Weapons: Homicidal Widows Unleashed

November 19, 2008: Having lost so many of their suicide bomber teams, and other resources (cash and explosives), surviving Islamic terrorists in Iraq have had to improvise. As a result, the latest terror weapon in Iraq is a female suicide bomber wearing a small amount of explosives under her all encompassing burqa. There have been over 30 of these employed during the last 18 months, nearly all of them in Diyala province (60 kilometers north of Baghdad). All these attacks are believed to be the work of one terrorist cell, and this crew is the subject of an intense manhunt.

Until a year ago, Islamic terrorists in Iraq preferred to use car bombs. This was possible because al Qaeda had a big supply of Sunni Arab volunteers from neighboring countries to drive and die. Many of these volunteers were otherwise worthless, as they had no training, and some of them were deranged. But some of these men were capable of driving a suicide car bomb, often assisted by trigger teams that would detonate the bomb remotely once the suicide driver got it into position.

The car bombs were produced in auto repair shops, where cars seats, and other components were removed so that the explosives could be installed. Better suspensions were often installed so that the vehicle would not be so obviously overloaded, and be easier to drive.

The car bomb was usually accompanied by guides, "or trigger team" riding in another car, behind the suicide bomber, radioing the suicide bomber instructions, and sometimes setting off the explosives themselves. Suicide bombers often have second thoughts when it comes to doing the deed. The guides try to make sure the suicide bomber does not change his mind, any way they can. The guides car will often have a cameraman, taping the operation. These vids turn up a lot on pro-terrorist web sites.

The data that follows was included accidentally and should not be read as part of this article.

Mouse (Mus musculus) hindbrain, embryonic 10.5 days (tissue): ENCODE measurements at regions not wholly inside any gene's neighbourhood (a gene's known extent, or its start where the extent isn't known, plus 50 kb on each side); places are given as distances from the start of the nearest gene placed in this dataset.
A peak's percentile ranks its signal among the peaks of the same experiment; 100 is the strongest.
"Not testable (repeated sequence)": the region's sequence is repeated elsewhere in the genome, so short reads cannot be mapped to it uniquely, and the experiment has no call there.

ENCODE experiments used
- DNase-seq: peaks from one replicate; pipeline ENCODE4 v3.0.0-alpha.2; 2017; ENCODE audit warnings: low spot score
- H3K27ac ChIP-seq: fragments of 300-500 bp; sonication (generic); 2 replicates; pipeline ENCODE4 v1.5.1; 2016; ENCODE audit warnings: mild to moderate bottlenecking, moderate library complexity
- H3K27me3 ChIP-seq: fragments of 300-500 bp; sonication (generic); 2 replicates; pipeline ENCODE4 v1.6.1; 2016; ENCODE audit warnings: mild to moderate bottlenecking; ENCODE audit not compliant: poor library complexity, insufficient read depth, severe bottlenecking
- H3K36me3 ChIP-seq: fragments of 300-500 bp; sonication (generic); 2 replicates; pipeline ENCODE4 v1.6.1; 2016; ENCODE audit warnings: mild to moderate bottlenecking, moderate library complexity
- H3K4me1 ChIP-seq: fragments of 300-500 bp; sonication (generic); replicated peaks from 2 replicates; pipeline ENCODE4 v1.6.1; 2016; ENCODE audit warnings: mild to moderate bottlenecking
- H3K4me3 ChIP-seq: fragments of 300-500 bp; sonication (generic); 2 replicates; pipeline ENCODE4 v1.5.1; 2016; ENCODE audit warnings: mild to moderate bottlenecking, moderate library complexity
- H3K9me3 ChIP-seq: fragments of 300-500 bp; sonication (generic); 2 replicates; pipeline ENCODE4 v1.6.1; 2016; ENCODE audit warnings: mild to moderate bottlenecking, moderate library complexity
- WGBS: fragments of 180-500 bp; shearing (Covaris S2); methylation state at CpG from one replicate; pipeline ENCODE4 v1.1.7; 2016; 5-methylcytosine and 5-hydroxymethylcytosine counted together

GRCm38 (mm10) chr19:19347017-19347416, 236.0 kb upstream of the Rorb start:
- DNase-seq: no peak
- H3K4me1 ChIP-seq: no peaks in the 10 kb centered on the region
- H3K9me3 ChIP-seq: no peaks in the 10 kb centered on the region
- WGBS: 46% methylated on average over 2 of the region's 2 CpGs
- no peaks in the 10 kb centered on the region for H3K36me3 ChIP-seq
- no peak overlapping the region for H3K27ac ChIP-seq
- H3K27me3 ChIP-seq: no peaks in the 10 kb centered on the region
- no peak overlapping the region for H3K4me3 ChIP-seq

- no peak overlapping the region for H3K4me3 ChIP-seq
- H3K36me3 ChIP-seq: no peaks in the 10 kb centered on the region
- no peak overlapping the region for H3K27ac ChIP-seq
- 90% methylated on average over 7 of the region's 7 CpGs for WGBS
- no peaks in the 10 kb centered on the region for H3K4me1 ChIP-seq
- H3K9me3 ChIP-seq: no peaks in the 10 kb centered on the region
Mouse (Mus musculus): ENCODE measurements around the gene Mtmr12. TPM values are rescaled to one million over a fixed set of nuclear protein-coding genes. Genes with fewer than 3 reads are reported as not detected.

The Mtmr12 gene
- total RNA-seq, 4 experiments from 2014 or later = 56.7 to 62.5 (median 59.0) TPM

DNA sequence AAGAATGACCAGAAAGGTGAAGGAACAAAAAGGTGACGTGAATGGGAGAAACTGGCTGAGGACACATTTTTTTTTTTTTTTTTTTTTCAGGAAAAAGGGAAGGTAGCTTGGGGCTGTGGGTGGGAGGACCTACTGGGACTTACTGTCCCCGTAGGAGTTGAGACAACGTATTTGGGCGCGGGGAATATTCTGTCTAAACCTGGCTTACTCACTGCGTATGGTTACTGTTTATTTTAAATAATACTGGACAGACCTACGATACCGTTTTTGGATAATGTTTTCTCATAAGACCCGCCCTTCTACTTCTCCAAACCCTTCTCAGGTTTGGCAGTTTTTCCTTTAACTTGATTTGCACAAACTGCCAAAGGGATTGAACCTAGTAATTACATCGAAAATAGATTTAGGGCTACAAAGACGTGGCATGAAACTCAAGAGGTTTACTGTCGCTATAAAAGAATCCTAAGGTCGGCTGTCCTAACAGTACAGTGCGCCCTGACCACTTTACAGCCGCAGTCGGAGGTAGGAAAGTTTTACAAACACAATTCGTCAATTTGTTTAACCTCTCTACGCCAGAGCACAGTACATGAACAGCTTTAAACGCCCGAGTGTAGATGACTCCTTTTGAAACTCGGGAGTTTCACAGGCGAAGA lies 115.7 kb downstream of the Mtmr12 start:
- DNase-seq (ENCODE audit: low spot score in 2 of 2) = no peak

The new women suicide bomber cell turned to recruiting women because the supply of foreign volunteers had dried up. This was the result of attacks on the smuggling operation that brought people across the Syrian border, and fewer foreigners willing to volunteer for missions that, as everyone in the Arab world now knew, mainly killed innocent civilians. Security forces had also shut down most of the workshops that fitted cars with explosives. Then there was the growing shortage of explosives, as more and more weapons caches were found and destroyed. Finally, there was the problem of increased security, most of the now supplied by Iraqi troops and police. In short, it was more difficult to get a suicide car bomb to a target. Women, even if carrying a small bomb, had an easier time getting through security.

The terror cell leaders used a network of recruiters, many of them clergy, to seek out distraught widows and female orphans (some as young as 12 or 13) to make the ultimate sacrifice for the cause (or just for revenge.) The tragedy has been compounded by the selection of hospitals as targets. These attacks are seen as a severe blow to government morale, although the result has been increased efforts to hunt down the members of the women's suicide bomber cell.

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